The Constitution had sailed from Boston in late October under the command of Captain William Bainbridge, to cruise in southern waters. The clash with the Java came off the coast of Brazil. The fighting began at 2:00pm with a long range artillery duel. The Constitution’s wheel was shot away, and at one point she was raked from the stern, but her heavy construction allowed her to absorb the damage. She was soon back under control, and after 40 minutes began to close on the British ship. The Java took heavy damage as the two ships approached and was then overwhelmed at close range.

Her captain, Henry Lambert, was mortally wounded by rifle fire from the Constitution’s masts, and the Java suffered over 100 casualties before she struck her flag after a two hour fight. The Java was too badly damaged to take as a prize, and so on the day after the battle she was sunk. This time the British could not blame a lack of men. They had inflicted more damage on the American ship than in either of the previous battles (the Constitution took 34 casualties), but the battle had demonstrated that a single British frigate, never mind how well manned, could not defeat one of three American 44 gun frigates.

The clash between the Constitution and the Java was the last of the single-frigate duels of the War of 1812. The Admiralty ordered single frigates not to take on the bigger American ships, built their own big gun frigates, and imposed a blockade on the American coast. The next time the American frigates got to sea, the war was nearly over. These early naval victories had very little long term impact on the war itself, but they did have a big impact in Britain, triggering a wave of self-examination which jolted the navy out of it’s post-Trafalgar complacency.



John Bentham-Dinsdale
(Born in Yorkshire, England in 1927; died in 2008)


Dinsdale painted the sea and great ships of the era when “Britannia ruled the waves” with her fleets of clipper and fighting ships whose huge white sails took men across the seas of the world. Dinsdale loved both the sea and the ships and professed he really only felt at home on the blustery east coast of England near the sea that he loved and painted so well.

Dinsdale’s early years gave no indication that he would eventually be an artist, nor that he would excel as a marine painter. His mother was one of the many daughters of J.H. Bentham, a liberal social reformer; his father was a wine merchant. After attending Ashville College, Dinsdale spent five years at the School of Architecture in Leeds, graduating with a Dip. Arch, A.R.I.B.A. During World War II, he was a Commissioned Officer and pilot in the Royal Air Force.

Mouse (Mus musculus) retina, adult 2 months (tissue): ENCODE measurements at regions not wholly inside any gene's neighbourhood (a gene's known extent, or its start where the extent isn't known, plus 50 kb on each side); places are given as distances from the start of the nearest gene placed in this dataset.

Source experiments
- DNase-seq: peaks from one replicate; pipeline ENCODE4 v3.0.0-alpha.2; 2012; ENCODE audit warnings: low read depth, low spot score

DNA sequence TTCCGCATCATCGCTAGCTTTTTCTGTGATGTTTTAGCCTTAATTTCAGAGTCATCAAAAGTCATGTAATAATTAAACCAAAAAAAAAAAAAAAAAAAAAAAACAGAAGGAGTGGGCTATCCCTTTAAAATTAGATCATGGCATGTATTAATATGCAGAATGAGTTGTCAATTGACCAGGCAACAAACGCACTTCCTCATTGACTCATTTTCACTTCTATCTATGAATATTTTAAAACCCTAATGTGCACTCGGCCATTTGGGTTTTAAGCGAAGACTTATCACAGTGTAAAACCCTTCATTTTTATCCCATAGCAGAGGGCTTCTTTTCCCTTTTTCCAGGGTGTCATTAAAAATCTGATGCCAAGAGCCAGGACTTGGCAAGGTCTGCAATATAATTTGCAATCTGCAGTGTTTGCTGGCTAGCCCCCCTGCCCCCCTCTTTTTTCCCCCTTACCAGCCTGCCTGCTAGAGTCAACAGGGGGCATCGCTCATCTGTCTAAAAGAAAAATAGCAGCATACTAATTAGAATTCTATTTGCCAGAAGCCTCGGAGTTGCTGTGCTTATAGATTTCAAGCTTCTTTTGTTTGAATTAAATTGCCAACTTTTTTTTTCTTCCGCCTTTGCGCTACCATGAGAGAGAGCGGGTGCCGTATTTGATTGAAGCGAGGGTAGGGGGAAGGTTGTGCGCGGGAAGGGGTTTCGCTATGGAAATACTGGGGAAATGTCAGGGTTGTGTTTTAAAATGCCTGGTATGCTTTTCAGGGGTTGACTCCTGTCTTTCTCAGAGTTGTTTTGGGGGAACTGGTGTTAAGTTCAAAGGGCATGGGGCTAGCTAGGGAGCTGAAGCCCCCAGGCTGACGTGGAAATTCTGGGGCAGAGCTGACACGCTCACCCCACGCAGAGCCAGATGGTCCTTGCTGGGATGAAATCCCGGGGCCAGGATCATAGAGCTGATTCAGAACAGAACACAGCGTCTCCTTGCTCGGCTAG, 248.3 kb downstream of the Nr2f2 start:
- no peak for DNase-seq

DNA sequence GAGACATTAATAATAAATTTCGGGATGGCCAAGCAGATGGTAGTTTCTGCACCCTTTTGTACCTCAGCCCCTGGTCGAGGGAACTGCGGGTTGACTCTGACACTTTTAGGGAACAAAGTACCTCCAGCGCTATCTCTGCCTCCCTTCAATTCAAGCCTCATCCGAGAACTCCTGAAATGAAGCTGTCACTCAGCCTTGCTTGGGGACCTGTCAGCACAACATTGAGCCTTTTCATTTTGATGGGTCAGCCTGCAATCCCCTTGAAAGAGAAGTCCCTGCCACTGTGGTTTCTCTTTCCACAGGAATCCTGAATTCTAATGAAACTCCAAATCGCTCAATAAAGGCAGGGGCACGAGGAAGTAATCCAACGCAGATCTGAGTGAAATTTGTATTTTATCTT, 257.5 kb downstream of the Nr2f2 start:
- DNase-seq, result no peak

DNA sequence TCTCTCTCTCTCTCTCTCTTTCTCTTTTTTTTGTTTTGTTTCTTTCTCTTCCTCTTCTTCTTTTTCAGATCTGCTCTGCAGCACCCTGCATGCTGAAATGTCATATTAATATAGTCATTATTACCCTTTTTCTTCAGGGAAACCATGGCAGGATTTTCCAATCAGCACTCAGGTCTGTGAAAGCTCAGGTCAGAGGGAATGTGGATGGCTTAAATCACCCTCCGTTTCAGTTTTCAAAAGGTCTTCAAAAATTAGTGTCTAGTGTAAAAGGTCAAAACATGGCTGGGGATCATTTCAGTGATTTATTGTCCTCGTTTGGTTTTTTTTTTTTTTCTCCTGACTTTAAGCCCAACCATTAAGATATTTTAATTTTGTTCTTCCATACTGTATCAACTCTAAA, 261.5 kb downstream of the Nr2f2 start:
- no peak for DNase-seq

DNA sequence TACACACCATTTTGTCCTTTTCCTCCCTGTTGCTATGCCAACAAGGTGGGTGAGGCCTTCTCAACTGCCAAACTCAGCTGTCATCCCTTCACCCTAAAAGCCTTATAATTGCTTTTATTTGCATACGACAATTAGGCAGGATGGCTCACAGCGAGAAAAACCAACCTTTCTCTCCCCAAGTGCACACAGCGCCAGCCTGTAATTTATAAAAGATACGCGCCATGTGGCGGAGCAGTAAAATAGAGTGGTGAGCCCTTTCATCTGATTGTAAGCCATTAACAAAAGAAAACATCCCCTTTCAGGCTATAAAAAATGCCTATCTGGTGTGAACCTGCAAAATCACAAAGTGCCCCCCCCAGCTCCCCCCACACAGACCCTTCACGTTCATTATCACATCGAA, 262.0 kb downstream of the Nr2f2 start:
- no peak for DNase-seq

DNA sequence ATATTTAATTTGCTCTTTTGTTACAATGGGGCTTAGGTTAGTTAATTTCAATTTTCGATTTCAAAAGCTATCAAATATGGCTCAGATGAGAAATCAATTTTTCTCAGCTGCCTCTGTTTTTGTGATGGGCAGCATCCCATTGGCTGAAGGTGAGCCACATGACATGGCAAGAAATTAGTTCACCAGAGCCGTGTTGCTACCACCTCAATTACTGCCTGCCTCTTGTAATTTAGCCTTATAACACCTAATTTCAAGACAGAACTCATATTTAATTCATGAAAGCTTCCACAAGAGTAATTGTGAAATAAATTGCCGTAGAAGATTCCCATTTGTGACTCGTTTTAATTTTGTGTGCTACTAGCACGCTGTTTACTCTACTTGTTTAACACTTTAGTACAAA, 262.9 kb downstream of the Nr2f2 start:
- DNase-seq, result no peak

When the war ended, Dinsdale found work in the theatre, which had always been a passion of his. He designed scenery for a number of repertory companies in London’s West End and, at one point, ran his own company. An opening in British television came along and in 1956, he was made Assistant Designer with Associated Television in London. Three years later, he was Head of Design and Construction for Tyne Tees Television on Newcastle.

Dinsdale had been painting virtually since he could hold a brush, but it was not until 1965, having moved back to Yorkshire, that he made a full-time commitment to marine painting and historical research.

A founding member of the British Sea Painters Group in 1970, Dinsdale is included in Marine Painting by Omell and 20th Century British Marine Painters by D. Brooke-Hart. His work has been widely exhibited in Europe, Australia, Canada, the United States and the Far East.

Dinsdale had his first one-man show in London in 1974. Sir Charles Cayzer bought one of his paintings and presented it to the H.M.S. Camperdown, a 19th-century Royal Navy battleship. In 1982, a painting by Dinsdale was accepted and hung in the Vancouver Municipal Galleries, and his work was listed and illustrated in the Dictionary of 20th Century Marine Art.

Dinsdale’s wide-ranging research resulted in him painting not only English clipper ships, but American ones as well. Aided by his extensive marine library, he would make a few preliminary sketches, before developing his canvases. The sea in all its’ moods is shown in his paintings. The water has depth and sparkle; it pulses with movement and light under the action of the wind. The ships rest solidly in the water even as they careen under the force of the wind and waves, and are accurately depicted down to the detail of their rigging and accoutrements. John Bentham-Dinsdale carried on the English tradition of masterly marine painting.